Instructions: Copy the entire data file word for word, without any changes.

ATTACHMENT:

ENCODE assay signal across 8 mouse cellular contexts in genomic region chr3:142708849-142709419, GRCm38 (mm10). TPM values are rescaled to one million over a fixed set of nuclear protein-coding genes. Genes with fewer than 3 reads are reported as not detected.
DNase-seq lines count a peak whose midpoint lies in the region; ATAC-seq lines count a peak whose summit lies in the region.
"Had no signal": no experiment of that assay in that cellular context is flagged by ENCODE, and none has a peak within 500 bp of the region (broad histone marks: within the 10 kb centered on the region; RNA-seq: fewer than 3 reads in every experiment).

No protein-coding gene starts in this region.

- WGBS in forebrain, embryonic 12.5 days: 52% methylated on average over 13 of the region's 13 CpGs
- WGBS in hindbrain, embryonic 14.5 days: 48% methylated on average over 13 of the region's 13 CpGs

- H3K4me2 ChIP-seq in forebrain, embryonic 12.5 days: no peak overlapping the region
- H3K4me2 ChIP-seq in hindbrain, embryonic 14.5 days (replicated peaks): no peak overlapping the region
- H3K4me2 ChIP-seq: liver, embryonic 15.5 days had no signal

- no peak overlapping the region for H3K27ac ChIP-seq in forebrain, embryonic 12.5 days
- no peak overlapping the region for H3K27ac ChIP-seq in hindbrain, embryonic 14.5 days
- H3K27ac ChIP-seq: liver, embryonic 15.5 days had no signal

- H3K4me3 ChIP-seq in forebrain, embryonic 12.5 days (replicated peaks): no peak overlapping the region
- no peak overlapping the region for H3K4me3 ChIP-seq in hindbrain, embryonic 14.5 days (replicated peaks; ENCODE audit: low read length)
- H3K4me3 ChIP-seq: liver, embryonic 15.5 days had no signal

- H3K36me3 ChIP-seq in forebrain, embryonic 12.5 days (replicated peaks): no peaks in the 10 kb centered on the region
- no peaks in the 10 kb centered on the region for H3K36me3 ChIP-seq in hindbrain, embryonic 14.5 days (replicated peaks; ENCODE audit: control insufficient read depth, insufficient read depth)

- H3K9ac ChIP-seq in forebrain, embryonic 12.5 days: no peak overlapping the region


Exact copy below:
ENCODE assay signal across 8 mouse cellular contexts in genomic region chr3:142708849-142709419, GRCm38 (mm10). TPM values are rescaled to one million over a fixed set of nuclear protein-coding genes. Genes with fewer than 3 reads are reported as not detected.
DNase-seq lines count a peak whose midpoint lies in the region; ATAC-seq lines count a peak whose summit lies in the region.
"Had no signal": no experiment of that assay in that cellular context is flagged by ENCODE, and none has a peak within 500 bp of the region (broad histone marks: within the 10 kb centered on the region; RNA-seq: fewer than 3 reads in every experiment).

No protein-coding gene starts in this region.

- WGBS in forebrain, embryonic 12.5 days: 52% methylated on average over 13 of the region's 13 CpGs
- WGBS in hindbrain, embryonic 14.5 days: 48% methylated on average over 13 of the region's 13 CpGs

- H3K4me2 ChIP-seq in forebrain, embryonic 12.5 days: no peak overlapping the region
- H3K4me2 ChIP-seq in hindbrain, embryonic 14.5 days (replicated peaks): no peak overlapping the region
- H3K4me2 ChIP-seq: liver, embryonic 15.5 days had no signal

- no peak overlapping the region for H3K27ac ChIP-seq in forebrain, embryonic 12.5 days
- no peak overlapping the region for H3K27ac ChIP-seq in hindbrain, embryonic 14.5 days
- H3K27ac ChIP-seq: liver, embryonic 15.5 days had no signal

- H3K4me3 ChIP-seq in forebrain, embryonic 12.5 days (replicated peaks): no peak overlapping the region
- no peak overlapping the region for H3K4me3 ChIP-seq in hindbrain, embryonic 14.5 days (replicated peaks; ENCODE audit: low read length)
- H3K4me3 ChIP-seq: liver, embryonic 15.5 days had no signal

- H3K36me3 ChIP-seq in forebrain, embryonic 12.5 days (replicated peaks): no peaks in the 10 kb centered on the region
- no peaks in the 10 kb centered on the region for H3K36me3 ChIP-seq in hindbrain, embryonic 14.5 days (replicated peaks; ENCODE audit: control insufficient read depth, insufficient read depth)

- H3K9ac ChIP-seq in forebrain, embryonic 12.5 days: no peak overlapping the region